The role of recalibration response shift in explaining bodily pain in cancer patients undergoing invasive surgery: an empirical investigation of the Sprangers and Schwartz model
Correspondence to: Academic Medical Center, Department of Medical Psychology, J3-211, PO box 22700, 1100 DE, Amsterdam, The Netherlands. E-mail: firstname.lastname@example.org
This study aims to explain bodily pain using the Sprangers and Schwartz theoretical model (1999) on quality of life (QL) and response shift in its entirety. Response shift refers to the phenomenon that the meaning of a person's self-evaluation changes over time. In this model, response shift mediates effects of changes in health status (catalysts), stable characteristics of the person (antecedents), and coping mechanisms (mechanisms) on QL.
Cancer patients (202) were assessed prior to and 3 months following surgery. Measures were for catalysts: type of operation and possibility of tumor resection; for antecedents: age, duration of pain, optimism, and rigidity; for mechanisms: post-traumatic growth, social comparisons, social support, denial, and acceptance; and for QL: bodily pain; for response shift: the pretest-minus-thentest bodily pain score, further referred to as recalibration response shift. Structural equation modeling and sequential regression analyses were used.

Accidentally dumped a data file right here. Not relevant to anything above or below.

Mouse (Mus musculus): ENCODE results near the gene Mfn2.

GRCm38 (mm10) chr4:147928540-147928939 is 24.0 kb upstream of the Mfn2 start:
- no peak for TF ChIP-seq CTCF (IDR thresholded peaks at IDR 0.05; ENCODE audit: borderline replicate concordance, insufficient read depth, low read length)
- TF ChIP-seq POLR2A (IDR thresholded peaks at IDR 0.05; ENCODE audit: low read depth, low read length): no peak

The final model reached close fit (RMSEA = 0.03; 90% CI = 0.000–0.071; χ2 (18) = 21.13; p = 0.27). Significant effects were found for catalysts on mechanisms, antecedents on mechanisms, mechanisms on response shift, and response shift on bodily pain. Four extra model effects had to be permitted. Using sequential regression analysis, recalibration response shift added 4.4% to the total amount of 29.8% explained variance of bodily pain.
Many effects as hypothesized by the model were found. Recalibration response shift had a unique albeit small contribution to the explanation of bodily pain. Copyright © 2012 John Wiley & Sons, Ltd.